William VanDenBerg is a first year MFA student at Brown University. He is the author of two chapbooks: Lake of Earth from Caketrain Press and Apostle Islands from Solar Luxuriance—he’ll be signing copies of these chapbooks at our AWP Conference table in Los Angeles (table #1238). He loves the work of Donald Barthelme, Ann Quin, Lindsay Hunter, Amelia Gray, and Steven Millhauser.

Visit masthead page to learn more about these editors and the rest of our staff.

Emily Koon is the 2015 Innovative Short Fiction Contest winner!

Emily Koon photoAmelia Gray has selected Emily Koon as the 2015 Innovative Short Fiction Contest winner for her short story, “The People Who Live in the Sears.”

Amelia chose this this story “for its life and humor, its world-building and pace.” She also noted “I found the really unique thing about this story was its movement; it first sits in one place like a man on a couch at the Sears, picking up little objects and people and turning them over. Then, it moves quickly from room to room and then from house to house, swallowing up forests. The story closes in on a shopper or a person and then widens out just as quickly. On top of all that, it’s funny; a little George Saunders, a little Don Barthelme, but best of all a lot of its own thing, the neon Jazzercize glory of the 80s going up like the asbestos-fueled fire it features.”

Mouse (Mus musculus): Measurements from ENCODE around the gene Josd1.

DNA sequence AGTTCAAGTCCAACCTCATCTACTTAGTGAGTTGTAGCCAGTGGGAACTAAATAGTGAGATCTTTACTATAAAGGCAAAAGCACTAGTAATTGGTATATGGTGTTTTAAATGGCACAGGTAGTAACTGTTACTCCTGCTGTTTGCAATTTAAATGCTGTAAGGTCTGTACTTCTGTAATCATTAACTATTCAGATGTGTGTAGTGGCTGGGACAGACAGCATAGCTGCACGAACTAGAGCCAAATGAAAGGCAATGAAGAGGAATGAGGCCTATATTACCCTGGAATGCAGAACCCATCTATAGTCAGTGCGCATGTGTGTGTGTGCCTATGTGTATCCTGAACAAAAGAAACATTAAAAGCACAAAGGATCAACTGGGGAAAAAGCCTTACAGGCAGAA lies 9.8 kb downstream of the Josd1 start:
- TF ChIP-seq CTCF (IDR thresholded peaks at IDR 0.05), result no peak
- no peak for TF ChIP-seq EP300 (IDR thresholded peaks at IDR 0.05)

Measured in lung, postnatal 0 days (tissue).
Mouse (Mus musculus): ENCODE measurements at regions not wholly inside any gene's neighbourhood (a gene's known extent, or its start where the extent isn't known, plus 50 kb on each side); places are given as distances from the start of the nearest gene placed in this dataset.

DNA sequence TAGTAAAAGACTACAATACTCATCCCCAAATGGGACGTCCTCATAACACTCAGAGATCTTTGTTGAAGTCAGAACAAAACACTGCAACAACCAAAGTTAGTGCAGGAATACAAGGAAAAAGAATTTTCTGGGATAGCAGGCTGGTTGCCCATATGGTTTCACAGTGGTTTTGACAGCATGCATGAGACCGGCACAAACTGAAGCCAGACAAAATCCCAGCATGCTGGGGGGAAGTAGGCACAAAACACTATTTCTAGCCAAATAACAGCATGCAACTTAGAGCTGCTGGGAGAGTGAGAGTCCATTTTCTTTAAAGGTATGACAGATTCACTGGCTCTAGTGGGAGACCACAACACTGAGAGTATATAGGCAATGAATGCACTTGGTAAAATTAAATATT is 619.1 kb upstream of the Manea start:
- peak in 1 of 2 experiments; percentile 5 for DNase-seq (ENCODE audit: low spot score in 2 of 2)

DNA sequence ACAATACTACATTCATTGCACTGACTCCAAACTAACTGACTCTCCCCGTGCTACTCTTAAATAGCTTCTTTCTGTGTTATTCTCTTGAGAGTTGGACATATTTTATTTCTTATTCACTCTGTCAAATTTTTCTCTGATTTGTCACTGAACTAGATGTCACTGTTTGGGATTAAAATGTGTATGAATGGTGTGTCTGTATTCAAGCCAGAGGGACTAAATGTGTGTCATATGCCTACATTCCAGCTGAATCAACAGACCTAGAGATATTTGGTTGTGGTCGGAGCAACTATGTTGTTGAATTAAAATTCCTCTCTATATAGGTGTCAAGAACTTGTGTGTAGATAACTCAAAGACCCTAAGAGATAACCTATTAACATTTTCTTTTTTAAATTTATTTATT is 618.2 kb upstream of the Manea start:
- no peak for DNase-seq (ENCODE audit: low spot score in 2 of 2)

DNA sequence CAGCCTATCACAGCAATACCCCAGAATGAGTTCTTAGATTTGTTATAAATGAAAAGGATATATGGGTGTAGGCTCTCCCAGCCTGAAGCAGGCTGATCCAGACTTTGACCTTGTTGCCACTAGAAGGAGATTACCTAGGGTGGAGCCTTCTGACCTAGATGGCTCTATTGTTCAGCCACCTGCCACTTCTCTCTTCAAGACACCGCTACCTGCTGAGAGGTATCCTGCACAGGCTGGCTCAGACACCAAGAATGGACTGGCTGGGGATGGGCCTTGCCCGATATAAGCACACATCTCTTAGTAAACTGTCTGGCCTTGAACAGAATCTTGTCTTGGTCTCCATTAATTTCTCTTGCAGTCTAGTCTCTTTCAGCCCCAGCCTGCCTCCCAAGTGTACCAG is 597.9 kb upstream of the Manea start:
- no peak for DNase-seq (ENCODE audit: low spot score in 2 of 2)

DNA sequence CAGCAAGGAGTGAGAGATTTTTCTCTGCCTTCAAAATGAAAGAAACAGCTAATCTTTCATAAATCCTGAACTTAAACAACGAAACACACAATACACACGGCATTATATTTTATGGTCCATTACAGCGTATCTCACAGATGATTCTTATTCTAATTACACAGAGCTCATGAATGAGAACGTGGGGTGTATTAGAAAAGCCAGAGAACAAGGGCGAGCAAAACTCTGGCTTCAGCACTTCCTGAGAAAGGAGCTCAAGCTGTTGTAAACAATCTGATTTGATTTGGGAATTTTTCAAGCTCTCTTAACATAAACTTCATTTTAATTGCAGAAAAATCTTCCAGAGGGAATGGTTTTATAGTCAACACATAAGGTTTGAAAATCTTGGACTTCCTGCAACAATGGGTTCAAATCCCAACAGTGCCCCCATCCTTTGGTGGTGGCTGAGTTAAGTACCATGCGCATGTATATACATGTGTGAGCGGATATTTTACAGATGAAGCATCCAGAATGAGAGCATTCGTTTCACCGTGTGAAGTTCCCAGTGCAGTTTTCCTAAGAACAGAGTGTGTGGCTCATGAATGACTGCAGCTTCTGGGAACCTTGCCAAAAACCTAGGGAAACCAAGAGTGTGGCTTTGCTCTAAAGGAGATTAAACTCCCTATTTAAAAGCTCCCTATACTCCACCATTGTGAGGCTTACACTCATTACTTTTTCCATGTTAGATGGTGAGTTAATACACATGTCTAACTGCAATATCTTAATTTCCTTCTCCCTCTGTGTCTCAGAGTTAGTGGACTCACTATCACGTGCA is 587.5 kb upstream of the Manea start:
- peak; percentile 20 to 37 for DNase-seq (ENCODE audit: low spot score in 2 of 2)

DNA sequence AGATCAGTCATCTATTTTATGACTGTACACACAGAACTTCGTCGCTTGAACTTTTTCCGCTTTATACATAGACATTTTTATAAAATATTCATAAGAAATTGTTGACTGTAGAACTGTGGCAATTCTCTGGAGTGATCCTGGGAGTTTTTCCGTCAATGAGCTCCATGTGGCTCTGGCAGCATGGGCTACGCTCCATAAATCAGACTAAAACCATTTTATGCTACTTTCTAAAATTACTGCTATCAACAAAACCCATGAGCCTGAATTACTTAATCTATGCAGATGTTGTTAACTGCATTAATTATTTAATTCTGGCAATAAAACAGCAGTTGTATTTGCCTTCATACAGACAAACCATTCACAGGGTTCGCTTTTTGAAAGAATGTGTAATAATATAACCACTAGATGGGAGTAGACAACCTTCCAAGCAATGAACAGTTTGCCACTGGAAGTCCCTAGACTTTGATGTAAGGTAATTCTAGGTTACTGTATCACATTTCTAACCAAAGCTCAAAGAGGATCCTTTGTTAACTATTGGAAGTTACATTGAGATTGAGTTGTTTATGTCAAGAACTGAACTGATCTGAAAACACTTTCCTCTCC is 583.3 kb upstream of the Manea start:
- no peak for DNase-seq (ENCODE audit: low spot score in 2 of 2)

Emily Koon lives in North Carolina. She earned her MFA from Emerson College in Boston. She has work in Portland Review, Bayou, Atticus Review, and other places and can be found at twitter.com/thebookdress.

This year’s finalists were Rita BullwinkelAdrian FortIngrid JendrzejewskiMarina Petrova, and Adam Webster. Honorable mentions include Michelle DonahueRegan Douglass, and Kim Hagerich.

The Conium Review editorial staff thanks everybody who submitted and supported our annual Innovative Short Fiction Contest. We’ll announce next year’s judge soon, and we hope many of you will consider submitting again in 2016.

 

“Why VIDA Matters to Me: Part II, Words are Power (Or Another Rant about Stephen Tully Dierks),” by James R. Gapinski

Preamble (again, in case you missed Part I)

A few months ago, I was talking about the VIDA “count” with a friend-and-fellow-writer.  The count has been at the forefront of our editorial discussions this year—The Conium Review journal has a large gender gap, but we’re trying to change that this year and beyond.

In the middle of the conversation, my friend-and-fellow-writer said something like “I feel like, as a woman author, I should care about VIDA, but I don’t.  It doesn’t matter to me.”

“Doesn’t matter?”  I couldn’t believe it.  But over the past few months, I’ve dug deeper.  I’ve explored some critiques of VIDA, and I’ve discovered how some writers, editors, and readers consciously or unconsciously determine that underrepresentation and misrepresentation isn’t a ‘big deal.’

I can’t speak for my friend-and-fellow-writer, but I can speak for myself and why VIDA matters to me (and by extension, why the VIDA count is on The Conium Review’s radar).

Part II, Words are Power (Or Another Rant about Stephen Tully Dierks)